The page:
Thirsty?

If so, American Craft Beer Week, now under way, can take care of that for you and educate you at the same time.

Robert J. Guercio, co-owner/manager of Jefferson Street Greenroom says the week "is the only significant recurring craft beer event in the United States that I know of,"  and because of the inroads craft beers are making in the classic domestic market "you'll find craft beer is eating away at it in big chunks."

The Greenroom carries craft beer brewery products of La 31, Parish Brewery, Covington, Abita, NOLA Brewery.

"It's a really, really fast growing area of our particular industry - that being the pub industry," Guercio says. "And so we thought we would be remiss if we didn't even celebrate the impetus to the creation of our own business."

Guercio says the growth of craft beer breweries is similar to other local movements going on around the country.

"From my perspective, as shipping costs become more considerable and as people begin to recognize the advantage of buying products made locally - farm to table, go local, buy local - all of these movements are kind of coming together and it's driving start-up businesses in local, regional areas," he says, drolly adding, "and beer is a very heavy object to ship and so it makes a lot of sense for all of these regional breweries to pop up."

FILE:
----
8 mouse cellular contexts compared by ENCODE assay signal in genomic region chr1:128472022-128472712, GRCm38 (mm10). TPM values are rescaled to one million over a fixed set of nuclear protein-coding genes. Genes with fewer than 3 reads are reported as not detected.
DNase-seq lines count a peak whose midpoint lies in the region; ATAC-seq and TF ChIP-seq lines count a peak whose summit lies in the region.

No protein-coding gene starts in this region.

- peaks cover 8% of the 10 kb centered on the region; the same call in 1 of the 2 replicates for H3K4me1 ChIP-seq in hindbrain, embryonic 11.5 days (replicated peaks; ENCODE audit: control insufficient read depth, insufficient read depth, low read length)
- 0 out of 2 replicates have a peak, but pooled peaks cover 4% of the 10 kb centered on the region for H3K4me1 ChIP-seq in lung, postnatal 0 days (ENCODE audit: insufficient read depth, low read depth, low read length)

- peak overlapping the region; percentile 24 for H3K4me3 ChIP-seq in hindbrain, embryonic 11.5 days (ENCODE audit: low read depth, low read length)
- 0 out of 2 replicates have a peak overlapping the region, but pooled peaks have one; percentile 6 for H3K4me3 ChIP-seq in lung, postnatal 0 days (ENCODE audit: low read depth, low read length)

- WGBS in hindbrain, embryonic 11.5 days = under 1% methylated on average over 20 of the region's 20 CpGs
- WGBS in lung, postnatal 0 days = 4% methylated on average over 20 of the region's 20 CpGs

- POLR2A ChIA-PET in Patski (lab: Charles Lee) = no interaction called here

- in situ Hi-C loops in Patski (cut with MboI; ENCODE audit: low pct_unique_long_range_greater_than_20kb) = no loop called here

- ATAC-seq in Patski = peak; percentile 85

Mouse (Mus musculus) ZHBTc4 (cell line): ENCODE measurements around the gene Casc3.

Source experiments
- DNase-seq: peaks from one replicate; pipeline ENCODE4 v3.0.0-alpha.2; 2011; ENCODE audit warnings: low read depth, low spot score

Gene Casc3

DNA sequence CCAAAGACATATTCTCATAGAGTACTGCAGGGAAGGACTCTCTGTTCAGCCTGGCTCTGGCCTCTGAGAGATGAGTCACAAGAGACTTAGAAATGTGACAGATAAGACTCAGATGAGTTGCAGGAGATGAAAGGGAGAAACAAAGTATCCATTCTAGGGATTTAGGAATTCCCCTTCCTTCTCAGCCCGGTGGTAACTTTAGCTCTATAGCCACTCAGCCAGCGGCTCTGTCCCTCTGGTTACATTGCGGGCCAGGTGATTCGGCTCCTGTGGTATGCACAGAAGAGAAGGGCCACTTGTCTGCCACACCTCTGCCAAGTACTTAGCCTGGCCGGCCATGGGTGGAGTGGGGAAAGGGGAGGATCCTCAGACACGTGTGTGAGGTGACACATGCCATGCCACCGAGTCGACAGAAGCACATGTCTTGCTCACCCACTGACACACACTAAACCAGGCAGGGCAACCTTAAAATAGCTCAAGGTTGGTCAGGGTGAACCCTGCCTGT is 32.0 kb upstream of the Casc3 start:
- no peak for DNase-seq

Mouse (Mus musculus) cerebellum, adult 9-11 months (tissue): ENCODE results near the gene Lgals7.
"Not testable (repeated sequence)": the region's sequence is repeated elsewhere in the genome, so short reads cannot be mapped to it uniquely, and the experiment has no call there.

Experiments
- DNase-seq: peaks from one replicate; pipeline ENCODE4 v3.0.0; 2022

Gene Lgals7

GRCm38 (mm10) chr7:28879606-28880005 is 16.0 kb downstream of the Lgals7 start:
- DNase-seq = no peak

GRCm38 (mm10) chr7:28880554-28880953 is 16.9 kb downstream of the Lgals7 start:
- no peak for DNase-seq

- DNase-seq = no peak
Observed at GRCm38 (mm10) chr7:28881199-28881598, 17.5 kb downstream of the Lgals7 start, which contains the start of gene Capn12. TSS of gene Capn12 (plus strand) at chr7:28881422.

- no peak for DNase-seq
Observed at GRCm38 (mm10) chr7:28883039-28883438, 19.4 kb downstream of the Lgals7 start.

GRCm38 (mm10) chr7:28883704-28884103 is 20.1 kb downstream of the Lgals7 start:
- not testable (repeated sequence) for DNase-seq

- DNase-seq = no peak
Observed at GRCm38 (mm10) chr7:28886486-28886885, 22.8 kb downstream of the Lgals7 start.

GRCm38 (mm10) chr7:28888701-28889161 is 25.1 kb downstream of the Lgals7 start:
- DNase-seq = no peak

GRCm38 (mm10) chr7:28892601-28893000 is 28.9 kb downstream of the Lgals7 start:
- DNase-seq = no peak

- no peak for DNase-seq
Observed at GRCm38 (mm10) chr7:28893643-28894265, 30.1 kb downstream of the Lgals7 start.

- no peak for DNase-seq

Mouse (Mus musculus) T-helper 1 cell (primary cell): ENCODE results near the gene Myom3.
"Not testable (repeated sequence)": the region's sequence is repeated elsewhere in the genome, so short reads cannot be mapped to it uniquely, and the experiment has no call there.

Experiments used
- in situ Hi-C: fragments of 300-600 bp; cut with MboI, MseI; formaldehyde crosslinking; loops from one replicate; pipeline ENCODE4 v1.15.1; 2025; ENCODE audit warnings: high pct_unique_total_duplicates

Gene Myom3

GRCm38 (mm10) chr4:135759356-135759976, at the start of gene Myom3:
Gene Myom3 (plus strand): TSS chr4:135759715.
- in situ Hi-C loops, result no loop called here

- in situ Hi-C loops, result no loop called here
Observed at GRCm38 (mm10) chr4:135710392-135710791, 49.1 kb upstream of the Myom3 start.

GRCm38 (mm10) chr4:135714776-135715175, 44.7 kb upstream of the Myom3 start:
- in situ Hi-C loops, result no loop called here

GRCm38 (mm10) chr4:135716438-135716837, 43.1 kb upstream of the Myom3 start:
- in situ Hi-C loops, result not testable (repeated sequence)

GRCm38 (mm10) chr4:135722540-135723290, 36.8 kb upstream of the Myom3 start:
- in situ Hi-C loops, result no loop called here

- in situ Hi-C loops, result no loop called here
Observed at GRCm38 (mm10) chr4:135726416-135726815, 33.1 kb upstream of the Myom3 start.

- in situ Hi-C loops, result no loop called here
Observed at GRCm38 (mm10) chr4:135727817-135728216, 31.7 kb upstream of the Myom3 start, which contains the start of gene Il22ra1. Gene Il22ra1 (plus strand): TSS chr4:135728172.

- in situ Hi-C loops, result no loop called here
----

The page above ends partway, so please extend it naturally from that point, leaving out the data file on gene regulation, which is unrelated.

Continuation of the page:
Tonight at the Greenroom is Growler Night, Wednesday is Flight Night, a Tapping Party Extraordinaire, featuring Amarillo Hopped Restoration Ale is Thursday night, Friday's Pint Night is sponsored by NOLA Brewery.

After all of the thirst-quenching, the education portion comes in Saturday with Brew Day, sponsored by home brewers including members of the Dead Yeast Society. It begins at 1 p.m.

"There's a lot of mystery behind how does it go from grain and the other ingredients to this great product that everybody enjoys," Guercio says "We open early so people can come and watch beer being made, how to do it. They can ask questions, talk to the other home brewer members and find out information on where to get their own kits.

"And five weeks from this Saturday [June 16], they can come back and sample the beers that they watched being made for free," he says.

Guercio says food will be served and he also encourages people to exercise common sense by having a designated driver or to make arrangements to get home.

By the way, locally produced beer isn't the only alcoholic beverage being crafted in Louisiana. Louisiana Spirits is currently in the process of building a new state-of-the-art distillery in Lacassine.

For more information on American Craft Beer Week, go here.

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